Islamabad (Pakistan), 31 January 2022 – UNODC in collaboration with the Government of Pakistan launched the “Customized Practical Guide for Pakistan on Requesting Electronic Evidence Across Borders” under the framework of a European Union (EU) supported project, “Pakistan’s Action to Counter Terrorism” (PACT) at an event in Islamabad in early January.
Pakistan was the first pilot country in Asia to partner with UNODC to customize the global Practical Guide with its domestic legal framework and procedures. The Customized Guide will give law enforcement and criminal justice officials necessary tools in handling electronic evidence in terrorism related cases, with methodology and expertise focused on critical preservation, voluntary disclosure, emergency disclosure and Mutual Legal Assistance (MLA).
In his opening remarks, Asim Khan, Director General of the Counter Terrorism Division at the Ministry of Foreign Affairs, mentioned that international cooperation is a key pillar of Pakistan’s counter terrorism strategy and that with the customization of this Guide, they aim to improve the quality of requests submitted to service providers for obtaining electronic evidence, which is critical to successfully prosecute terrorism cases.
UNODC’s Global Electronic Evidence Programme coordinator Arianna Lepore briefed participants on the Global Initiative on Handling Electronic Evidence and reiterated UNODC’s commitment to provide tailored technical assistance to Pakistan. She also highlighted the growing need for establishing public-private partnerships, which will be strategically addressed with all relevant stakeholders within the Data Disclosure Framework (DDF).
Jeremy Milsom, UNODC Country Representative in Pakistan, highlighted that the number of internet users has doubled in Pakistan during the last decade, and this trend is expected to continue. In terrorism related cases, electronic evidence is consistently relevant, thus it was essential to involve all stakeholders in the country regarding the customization of the Guide. The collaboration between agencies will immensely assist investigators and prosecutors in understanding preservation, pre-mutual legal assistance, mutual legal assistance, and emergency disclosure requests.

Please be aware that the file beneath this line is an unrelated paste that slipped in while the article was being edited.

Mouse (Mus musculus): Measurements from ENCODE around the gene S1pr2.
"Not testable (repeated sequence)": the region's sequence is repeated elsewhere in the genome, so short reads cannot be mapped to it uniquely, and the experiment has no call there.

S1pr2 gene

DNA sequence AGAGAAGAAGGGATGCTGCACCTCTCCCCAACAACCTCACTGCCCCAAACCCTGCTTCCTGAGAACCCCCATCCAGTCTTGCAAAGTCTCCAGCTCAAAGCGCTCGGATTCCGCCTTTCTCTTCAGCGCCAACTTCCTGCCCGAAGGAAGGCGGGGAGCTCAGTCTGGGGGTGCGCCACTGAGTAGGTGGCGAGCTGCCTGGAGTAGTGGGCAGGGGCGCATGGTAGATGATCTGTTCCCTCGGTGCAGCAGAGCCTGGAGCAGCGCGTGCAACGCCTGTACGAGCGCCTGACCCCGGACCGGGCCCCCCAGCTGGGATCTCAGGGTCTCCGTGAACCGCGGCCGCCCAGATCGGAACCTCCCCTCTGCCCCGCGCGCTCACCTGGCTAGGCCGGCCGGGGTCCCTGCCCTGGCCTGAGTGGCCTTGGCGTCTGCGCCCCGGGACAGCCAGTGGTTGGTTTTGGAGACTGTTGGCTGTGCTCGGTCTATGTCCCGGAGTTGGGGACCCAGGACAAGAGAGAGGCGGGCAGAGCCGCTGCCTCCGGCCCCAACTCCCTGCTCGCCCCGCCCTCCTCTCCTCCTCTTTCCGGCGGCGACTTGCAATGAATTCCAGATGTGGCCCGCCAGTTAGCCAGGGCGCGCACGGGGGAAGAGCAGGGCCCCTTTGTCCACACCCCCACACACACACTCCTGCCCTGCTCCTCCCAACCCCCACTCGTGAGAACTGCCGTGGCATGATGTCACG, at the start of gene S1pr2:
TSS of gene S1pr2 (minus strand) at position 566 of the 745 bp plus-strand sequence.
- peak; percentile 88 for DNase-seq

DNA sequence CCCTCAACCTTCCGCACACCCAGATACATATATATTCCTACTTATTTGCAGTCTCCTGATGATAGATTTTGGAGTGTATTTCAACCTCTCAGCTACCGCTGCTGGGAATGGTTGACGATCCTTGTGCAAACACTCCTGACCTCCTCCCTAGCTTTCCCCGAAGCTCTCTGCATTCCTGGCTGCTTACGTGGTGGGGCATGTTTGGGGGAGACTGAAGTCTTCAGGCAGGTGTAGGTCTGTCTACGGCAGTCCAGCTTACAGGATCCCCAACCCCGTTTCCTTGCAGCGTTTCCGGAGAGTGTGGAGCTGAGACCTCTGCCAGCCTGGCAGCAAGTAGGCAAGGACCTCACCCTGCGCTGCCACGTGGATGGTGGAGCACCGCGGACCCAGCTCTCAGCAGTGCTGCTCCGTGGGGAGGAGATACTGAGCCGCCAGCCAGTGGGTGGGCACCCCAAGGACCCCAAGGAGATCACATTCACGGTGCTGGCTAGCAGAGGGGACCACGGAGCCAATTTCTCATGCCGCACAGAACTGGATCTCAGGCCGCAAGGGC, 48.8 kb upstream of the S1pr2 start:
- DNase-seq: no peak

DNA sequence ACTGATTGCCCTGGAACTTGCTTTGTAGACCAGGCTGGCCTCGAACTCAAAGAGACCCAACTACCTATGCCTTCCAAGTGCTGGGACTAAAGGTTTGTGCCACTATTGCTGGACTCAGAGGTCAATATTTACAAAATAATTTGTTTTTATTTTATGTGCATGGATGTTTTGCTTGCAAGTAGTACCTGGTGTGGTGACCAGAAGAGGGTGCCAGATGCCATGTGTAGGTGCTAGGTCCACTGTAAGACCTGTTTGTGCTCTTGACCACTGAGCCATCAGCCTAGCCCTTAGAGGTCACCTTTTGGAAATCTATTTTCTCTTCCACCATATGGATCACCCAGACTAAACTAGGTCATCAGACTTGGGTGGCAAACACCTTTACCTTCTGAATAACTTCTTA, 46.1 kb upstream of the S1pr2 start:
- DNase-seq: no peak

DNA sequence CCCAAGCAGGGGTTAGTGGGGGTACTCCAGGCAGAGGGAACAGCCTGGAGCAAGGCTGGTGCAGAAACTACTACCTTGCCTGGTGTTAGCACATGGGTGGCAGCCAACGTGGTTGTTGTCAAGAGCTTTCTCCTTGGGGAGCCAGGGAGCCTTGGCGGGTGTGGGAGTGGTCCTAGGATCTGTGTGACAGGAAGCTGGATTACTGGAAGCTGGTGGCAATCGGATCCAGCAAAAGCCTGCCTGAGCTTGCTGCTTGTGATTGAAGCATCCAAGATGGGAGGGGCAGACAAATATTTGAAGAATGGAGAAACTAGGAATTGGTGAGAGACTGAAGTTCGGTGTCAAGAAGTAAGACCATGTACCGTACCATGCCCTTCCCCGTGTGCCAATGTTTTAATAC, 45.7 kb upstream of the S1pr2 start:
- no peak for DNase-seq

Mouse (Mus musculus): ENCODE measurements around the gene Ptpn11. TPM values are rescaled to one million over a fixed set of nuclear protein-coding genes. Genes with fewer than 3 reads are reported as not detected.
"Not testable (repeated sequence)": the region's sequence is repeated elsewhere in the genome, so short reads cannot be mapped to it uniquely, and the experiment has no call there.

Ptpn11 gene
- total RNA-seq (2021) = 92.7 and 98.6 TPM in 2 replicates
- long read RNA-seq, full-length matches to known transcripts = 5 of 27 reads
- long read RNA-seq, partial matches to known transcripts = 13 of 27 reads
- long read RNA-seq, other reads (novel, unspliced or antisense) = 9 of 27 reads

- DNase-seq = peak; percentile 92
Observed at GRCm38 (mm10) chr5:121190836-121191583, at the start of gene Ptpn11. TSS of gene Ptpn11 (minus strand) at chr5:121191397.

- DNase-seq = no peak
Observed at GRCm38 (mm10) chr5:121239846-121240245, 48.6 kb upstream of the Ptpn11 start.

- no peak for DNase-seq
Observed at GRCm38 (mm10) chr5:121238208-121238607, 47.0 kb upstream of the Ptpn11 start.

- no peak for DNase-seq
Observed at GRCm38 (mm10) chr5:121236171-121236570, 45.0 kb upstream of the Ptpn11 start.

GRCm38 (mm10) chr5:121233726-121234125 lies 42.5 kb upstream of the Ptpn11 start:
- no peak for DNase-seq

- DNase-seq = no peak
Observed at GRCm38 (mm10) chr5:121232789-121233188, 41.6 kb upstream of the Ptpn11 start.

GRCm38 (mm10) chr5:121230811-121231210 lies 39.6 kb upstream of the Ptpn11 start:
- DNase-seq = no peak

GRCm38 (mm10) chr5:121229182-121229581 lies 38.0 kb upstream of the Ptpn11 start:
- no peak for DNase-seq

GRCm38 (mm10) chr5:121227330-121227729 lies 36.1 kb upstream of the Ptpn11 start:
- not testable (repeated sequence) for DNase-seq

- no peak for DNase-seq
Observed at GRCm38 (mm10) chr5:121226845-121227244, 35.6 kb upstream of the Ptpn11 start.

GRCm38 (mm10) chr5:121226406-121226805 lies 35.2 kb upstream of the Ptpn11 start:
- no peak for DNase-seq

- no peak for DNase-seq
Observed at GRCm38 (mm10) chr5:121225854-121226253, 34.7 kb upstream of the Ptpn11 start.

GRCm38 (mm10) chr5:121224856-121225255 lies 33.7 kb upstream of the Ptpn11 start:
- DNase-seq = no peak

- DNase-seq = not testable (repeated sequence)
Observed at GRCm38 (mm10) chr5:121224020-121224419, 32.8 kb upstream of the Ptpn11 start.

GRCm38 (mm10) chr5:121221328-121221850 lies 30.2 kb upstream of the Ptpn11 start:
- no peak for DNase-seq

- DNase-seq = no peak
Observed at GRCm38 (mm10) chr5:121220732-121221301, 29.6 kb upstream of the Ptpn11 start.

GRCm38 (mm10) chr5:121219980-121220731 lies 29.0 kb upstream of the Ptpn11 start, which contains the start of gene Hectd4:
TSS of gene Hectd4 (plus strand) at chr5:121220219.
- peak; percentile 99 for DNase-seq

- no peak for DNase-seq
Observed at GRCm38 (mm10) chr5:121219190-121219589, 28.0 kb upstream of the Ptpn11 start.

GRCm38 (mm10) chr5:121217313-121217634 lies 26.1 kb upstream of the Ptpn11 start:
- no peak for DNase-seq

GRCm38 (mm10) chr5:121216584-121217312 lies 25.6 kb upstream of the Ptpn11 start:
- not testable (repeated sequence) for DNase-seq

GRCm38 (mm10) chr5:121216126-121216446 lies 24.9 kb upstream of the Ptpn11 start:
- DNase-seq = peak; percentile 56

Androulla Kaminara, Ambassador of the European Union to Pakistan, praised the accomplishments of the EU-supported project PACT Sindh in capacity strengthening of 2,500 investigators, prosecutors and judges, including 300 females, in cases related to terrorism despite Covid-19 challenges.
“At a time when internet penetration and online businesses are growing at exponential pace in Pakistan, it is vital that all such platforms remain secure from criminal activities,” Ms. Kaminara said and added that “The Electronic Evidence Guide will go a long way in securing evidence-based information against any unlawful activity online according to international regulations.”
In his closing remarks, the Foreign Secretary of Pakistan Sohail Mahmood expressed hope that the Guide would epitomize the resources available to practitioners to effectively counter transnational crime. He reiterated that the Government of Pakistan was fully aware of the ubiquitous threat posed by terrorists in the cyberspace, adding that in line with the new cyber security policy, the government remained committed to modernising and enhancing the efficiency of its systems, while improving its connectivity.
Access to the different versions of the Practical Guide, including the customized one for Pakistan, is reserved to law enforcement and judicial officials. Access is possible upon request here.
The press release from the Pakistan’s Ministry of Foreign Affairs on the subject is available here.
For more information on the work of UNODC (TPB) on electronic evidence, please visit the Sherloc Electronic Evidence Hub.